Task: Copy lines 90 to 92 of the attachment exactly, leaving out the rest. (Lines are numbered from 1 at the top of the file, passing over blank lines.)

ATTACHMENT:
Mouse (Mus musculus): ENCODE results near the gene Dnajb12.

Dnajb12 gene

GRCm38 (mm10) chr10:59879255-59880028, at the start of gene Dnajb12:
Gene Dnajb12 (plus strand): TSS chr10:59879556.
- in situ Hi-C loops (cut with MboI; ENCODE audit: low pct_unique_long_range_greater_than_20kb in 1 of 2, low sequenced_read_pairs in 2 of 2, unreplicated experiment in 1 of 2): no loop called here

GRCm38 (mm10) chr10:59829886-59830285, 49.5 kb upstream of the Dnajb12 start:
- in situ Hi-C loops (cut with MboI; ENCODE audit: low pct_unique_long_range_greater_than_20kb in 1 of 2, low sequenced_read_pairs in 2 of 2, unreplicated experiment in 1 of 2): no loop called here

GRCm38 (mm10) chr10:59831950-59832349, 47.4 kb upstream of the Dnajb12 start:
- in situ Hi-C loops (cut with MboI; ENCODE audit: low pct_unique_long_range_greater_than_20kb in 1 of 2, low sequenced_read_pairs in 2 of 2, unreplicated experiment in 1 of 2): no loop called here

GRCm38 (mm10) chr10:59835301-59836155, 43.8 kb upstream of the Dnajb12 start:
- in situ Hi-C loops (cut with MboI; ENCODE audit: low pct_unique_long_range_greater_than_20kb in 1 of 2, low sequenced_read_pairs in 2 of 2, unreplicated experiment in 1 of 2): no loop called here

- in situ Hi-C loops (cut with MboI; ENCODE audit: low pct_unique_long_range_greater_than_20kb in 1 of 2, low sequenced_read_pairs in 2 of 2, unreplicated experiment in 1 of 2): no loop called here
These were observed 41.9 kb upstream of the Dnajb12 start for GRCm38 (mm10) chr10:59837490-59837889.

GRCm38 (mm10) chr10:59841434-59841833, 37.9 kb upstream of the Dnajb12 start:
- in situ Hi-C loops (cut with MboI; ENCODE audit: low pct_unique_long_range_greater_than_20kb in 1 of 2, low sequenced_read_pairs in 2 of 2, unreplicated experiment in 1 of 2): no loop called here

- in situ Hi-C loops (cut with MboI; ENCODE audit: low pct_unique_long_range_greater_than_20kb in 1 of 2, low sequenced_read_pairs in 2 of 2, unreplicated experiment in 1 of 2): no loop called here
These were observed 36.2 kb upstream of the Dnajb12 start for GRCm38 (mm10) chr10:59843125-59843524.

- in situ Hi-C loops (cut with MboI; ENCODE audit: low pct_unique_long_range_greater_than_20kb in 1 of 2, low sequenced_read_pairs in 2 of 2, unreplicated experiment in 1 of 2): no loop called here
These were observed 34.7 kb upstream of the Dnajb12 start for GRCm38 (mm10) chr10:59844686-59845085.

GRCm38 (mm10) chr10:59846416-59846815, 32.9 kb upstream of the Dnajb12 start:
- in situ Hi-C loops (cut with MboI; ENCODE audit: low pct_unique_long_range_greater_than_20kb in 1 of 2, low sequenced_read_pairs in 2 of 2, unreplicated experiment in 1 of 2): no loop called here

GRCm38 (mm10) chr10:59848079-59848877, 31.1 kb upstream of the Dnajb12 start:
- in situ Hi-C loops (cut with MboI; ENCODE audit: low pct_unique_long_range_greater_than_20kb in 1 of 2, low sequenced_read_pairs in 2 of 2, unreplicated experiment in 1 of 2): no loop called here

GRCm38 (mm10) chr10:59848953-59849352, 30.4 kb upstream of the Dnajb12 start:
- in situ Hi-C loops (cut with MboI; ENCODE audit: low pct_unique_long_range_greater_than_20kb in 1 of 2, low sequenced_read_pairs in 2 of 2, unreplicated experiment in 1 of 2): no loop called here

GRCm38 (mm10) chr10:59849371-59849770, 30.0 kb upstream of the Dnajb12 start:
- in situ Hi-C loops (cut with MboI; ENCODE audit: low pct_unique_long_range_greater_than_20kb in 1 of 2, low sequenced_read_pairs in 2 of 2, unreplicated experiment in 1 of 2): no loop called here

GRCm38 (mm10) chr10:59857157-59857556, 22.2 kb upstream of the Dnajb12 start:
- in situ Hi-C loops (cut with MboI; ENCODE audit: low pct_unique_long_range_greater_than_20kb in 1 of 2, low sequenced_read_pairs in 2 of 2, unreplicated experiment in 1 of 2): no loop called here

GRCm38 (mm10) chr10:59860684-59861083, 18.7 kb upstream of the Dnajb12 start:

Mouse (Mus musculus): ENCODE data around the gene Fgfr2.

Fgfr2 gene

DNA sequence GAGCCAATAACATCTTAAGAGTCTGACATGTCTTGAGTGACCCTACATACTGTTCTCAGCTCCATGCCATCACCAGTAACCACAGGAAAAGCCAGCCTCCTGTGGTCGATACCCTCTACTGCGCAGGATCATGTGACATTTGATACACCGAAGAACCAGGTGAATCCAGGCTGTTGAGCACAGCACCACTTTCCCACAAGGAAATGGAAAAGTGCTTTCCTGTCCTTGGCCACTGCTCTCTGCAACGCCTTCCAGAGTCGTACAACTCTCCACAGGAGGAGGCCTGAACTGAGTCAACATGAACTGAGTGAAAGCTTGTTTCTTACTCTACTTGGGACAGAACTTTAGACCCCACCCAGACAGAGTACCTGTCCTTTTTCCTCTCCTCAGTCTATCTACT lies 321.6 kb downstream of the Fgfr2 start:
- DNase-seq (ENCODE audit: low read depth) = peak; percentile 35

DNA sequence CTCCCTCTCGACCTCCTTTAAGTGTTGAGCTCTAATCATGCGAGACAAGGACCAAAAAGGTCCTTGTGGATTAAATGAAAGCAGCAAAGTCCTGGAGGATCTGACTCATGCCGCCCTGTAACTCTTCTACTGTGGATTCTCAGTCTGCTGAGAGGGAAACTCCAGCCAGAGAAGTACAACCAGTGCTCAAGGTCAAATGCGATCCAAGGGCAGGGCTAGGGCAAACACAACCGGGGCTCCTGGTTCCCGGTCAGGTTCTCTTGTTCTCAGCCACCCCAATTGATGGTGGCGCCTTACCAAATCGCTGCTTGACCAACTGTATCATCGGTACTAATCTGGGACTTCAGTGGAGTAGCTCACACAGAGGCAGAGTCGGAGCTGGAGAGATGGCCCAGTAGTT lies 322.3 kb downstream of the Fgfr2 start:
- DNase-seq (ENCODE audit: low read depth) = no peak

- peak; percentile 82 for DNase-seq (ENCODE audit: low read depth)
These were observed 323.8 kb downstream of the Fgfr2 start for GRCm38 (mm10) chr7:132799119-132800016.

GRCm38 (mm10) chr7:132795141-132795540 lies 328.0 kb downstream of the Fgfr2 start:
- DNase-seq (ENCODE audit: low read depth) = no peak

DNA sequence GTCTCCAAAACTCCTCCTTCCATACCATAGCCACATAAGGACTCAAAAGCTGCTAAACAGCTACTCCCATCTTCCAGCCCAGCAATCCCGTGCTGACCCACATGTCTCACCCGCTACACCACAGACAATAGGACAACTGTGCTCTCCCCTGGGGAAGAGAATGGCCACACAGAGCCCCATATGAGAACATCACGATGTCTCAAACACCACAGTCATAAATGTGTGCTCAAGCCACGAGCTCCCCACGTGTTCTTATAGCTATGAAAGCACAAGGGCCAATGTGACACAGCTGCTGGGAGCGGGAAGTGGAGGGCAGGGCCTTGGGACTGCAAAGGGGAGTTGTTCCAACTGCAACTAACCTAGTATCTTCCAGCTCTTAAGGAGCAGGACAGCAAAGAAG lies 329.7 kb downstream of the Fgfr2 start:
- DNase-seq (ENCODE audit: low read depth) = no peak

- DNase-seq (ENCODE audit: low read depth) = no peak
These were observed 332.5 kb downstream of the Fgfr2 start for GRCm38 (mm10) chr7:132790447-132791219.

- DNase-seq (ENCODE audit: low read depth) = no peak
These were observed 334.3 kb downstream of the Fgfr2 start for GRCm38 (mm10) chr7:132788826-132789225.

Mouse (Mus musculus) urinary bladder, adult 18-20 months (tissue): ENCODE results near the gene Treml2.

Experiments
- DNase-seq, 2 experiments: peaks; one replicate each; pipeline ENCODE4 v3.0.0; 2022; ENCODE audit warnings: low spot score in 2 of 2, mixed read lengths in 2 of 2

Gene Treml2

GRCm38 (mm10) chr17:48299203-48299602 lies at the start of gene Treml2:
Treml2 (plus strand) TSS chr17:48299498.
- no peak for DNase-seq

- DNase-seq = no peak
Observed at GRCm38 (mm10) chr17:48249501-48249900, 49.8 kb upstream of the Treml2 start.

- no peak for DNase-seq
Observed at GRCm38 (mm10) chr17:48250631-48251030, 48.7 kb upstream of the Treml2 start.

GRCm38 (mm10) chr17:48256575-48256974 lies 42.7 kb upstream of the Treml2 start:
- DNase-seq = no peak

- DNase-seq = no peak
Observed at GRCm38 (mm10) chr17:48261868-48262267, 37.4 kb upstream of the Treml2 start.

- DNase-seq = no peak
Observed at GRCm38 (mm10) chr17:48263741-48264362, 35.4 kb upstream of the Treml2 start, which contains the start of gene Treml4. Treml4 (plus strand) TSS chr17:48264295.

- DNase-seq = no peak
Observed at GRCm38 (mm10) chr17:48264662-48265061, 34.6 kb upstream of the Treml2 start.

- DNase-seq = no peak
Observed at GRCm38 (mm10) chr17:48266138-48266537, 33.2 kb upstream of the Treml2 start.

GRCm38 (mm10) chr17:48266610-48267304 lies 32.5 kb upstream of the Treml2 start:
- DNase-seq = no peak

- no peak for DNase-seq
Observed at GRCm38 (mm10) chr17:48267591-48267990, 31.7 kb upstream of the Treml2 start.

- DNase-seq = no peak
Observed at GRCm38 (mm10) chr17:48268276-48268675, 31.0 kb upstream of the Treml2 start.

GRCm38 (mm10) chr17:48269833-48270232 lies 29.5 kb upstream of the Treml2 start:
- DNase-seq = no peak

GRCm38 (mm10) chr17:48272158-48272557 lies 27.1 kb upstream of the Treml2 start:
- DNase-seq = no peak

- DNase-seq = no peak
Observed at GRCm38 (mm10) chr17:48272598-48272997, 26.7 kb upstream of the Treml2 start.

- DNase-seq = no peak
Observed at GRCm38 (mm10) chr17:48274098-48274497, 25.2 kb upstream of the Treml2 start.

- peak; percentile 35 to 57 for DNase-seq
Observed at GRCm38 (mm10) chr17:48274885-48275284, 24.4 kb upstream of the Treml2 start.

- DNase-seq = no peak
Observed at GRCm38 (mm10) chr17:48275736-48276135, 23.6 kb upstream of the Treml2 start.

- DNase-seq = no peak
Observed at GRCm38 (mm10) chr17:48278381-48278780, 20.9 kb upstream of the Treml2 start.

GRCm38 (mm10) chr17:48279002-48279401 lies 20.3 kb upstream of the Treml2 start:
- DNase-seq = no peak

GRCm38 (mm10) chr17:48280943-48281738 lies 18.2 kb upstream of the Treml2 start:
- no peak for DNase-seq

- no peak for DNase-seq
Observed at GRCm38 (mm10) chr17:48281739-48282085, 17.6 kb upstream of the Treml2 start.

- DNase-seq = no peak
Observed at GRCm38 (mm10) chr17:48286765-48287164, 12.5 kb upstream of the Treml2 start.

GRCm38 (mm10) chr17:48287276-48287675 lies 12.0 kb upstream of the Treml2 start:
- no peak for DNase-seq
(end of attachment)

GRCm38 (mm10) chr17:48280943-48281738 lies 18.2 kb upstream of the Treml2 start:
- no peak for DNase-seq

- no peak for DNase-seq